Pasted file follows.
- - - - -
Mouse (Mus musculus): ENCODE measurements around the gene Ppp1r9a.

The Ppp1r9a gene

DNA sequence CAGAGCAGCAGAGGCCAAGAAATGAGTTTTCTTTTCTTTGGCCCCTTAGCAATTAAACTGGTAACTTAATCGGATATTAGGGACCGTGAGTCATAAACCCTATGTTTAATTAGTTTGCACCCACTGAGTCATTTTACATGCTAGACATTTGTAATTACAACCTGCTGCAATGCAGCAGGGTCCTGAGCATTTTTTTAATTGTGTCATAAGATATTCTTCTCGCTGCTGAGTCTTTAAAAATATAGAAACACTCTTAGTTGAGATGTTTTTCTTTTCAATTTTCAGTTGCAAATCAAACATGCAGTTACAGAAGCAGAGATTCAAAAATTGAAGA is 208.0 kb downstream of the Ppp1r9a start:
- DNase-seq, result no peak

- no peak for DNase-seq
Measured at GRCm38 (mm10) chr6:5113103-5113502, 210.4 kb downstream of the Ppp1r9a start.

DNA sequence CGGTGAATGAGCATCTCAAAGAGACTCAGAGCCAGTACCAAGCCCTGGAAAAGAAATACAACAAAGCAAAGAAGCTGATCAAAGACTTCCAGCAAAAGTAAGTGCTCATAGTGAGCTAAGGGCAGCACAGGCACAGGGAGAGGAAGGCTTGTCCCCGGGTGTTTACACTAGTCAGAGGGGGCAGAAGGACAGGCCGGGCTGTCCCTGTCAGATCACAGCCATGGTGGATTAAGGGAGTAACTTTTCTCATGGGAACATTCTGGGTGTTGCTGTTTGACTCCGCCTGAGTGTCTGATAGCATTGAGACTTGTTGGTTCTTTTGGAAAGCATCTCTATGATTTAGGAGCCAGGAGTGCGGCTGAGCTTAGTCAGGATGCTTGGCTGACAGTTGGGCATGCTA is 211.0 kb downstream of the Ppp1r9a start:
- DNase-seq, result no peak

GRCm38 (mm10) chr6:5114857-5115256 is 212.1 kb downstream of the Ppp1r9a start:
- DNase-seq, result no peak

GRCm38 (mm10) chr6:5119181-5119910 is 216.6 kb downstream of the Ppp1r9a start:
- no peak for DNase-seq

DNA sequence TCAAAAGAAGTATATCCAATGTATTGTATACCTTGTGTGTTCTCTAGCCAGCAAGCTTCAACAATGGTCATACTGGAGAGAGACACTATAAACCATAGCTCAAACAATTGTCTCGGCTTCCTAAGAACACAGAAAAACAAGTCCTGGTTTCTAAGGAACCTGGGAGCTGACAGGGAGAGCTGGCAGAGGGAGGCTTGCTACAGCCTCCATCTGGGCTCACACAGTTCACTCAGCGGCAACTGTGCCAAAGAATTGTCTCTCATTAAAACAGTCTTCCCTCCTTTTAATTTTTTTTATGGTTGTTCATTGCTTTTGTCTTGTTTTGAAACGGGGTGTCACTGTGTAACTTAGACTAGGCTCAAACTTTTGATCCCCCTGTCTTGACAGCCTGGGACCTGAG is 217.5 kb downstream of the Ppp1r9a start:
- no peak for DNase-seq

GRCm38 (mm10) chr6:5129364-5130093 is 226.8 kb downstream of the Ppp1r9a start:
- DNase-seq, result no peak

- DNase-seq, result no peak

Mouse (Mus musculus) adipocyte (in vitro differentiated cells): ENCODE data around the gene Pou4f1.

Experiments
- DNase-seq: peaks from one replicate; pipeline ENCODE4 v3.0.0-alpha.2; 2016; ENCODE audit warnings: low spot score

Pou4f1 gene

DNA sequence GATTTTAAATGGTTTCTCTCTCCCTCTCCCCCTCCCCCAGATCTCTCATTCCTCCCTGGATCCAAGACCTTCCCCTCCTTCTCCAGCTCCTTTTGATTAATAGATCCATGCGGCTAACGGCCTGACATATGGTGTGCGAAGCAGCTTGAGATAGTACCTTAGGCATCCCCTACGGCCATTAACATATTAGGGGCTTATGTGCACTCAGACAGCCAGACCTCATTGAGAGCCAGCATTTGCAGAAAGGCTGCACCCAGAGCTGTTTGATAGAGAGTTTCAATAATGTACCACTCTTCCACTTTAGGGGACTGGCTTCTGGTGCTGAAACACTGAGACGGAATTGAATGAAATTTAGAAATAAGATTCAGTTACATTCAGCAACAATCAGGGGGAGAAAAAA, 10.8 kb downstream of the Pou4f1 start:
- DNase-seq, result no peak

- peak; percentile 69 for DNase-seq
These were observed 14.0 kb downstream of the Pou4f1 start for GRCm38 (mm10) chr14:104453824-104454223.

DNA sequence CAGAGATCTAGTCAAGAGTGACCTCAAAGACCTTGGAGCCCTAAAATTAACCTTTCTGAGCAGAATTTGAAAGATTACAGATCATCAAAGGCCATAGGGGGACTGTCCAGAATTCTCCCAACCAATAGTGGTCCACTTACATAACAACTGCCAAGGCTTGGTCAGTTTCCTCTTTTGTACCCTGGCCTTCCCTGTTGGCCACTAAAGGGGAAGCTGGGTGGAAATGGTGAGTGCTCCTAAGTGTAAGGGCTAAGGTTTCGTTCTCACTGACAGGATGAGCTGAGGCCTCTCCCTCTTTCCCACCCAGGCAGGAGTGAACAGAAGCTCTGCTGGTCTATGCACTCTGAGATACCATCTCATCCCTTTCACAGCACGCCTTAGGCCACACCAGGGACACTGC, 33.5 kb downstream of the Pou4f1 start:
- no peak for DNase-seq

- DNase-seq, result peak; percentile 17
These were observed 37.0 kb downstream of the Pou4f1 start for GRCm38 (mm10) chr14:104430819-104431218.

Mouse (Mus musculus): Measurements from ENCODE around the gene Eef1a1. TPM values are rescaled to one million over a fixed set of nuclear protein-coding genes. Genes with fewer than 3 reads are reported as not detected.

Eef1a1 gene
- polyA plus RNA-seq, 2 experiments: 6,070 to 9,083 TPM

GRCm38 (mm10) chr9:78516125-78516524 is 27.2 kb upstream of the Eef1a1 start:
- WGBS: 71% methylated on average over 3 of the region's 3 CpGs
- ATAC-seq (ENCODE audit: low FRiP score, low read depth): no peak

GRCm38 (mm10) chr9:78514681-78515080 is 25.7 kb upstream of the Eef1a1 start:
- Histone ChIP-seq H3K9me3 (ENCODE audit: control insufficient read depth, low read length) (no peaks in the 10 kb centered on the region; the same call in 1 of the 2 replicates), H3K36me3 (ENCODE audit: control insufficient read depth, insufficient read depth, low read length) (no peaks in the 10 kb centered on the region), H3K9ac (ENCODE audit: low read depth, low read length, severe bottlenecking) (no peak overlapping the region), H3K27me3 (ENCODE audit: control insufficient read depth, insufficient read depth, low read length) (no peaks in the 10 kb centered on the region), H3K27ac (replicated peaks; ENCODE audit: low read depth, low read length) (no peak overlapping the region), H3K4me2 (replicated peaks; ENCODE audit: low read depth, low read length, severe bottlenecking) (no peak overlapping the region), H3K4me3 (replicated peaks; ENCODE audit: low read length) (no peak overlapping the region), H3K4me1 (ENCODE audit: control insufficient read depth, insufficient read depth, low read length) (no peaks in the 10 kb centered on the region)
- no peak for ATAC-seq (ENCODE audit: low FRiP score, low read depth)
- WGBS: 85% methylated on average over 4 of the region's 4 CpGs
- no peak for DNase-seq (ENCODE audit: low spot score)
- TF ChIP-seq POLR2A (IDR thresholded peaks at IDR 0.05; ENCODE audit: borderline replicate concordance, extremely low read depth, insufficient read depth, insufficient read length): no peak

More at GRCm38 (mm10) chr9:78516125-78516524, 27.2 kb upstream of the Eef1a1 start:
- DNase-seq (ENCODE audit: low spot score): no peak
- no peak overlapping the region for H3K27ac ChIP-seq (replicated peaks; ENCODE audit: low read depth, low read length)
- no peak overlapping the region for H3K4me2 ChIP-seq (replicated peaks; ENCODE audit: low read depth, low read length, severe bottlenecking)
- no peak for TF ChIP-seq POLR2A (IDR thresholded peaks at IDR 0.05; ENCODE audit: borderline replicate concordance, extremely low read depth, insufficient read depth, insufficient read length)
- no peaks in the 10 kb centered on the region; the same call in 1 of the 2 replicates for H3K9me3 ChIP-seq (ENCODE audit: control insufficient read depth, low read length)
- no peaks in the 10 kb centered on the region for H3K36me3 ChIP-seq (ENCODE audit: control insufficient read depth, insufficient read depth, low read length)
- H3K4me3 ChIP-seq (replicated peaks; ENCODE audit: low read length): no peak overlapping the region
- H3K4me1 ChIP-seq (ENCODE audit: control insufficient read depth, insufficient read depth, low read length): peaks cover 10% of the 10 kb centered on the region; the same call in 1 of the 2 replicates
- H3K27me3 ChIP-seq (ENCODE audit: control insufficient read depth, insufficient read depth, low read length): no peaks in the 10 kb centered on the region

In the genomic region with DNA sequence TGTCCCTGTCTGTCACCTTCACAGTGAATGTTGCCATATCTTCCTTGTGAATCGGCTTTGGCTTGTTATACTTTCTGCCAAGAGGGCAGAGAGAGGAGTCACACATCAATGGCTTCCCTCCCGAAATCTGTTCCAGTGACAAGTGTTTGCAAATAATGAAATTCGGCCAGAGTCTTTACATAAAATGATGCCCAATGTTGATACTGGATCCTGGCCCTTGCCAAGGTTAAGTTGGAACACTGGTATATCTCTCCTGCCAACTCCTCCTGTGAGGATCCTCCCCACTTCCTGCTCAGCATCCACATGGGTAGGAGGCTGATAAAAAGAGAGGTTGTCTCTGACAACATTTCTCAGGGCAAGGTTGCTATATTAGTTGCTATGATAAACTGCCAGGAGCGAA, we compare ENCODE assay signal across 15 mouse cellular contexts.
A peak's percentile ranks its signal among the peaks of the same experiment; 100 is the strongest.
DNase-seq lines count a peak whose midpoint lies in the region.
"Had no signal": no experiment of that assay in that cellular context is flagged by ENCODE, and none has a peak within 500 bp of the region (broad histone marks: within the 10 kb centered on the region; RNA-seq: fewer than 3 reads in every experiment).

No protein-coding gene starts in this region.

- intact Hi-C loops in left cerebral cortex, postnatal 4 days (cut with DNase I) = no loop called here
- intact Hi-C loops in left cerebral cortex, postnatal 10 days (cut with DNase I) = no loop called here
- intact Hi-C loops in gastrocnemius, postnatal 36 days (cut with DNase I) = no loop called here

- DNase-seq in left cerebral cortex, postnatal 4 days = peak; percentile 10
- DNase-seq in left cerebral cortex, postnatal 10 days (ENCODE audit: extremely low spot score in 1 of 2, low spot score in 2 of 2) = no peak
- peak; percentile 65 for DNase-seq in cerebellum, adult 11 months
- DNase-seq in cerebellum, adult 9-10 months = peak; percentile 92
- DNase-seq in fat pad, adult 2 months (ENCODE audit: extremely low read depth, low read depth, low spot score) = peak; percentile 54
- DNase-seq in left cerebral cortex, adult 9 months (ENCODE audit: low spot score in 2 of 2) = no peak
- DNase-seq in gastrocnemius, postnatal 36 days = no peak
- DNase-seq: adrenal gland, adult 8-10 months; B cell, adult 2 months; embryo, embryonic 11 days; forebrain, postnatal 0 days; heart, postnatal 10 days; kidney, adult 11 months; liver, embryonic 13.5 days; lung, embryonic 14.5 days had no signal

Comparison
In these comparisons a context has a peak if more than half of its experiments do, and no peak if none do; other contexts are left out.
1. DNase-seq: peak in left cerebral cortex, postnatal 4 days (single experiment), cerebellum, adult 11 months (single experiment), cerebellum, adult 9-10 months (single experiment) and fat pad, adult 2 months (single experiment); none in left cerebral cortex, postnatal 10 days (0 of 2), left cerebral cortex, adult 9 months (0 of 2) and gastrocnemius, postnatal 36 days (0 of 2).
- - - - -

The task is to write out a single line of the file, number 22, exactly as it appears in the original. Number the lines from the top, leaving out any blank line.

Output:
DNA sequence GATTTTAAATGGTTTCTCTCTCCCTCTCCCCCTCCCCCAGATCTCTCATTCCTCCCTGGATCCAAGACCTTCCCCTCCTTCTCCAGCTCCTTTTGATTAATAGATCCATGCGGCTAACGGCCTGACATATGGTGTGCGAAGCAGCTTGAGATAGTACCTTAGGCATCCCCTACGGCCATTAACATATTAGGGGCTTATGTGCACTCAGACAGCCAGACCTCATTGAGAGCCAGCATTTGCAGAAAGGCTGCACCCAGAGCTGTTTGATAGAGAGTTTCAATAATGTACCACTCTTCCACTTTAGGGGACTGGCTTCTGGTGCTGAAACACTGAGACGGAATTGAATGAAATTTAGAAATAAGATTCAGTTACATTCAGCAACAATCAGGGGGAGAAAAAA, 10.8 kb downstream of the Pou4f1 start: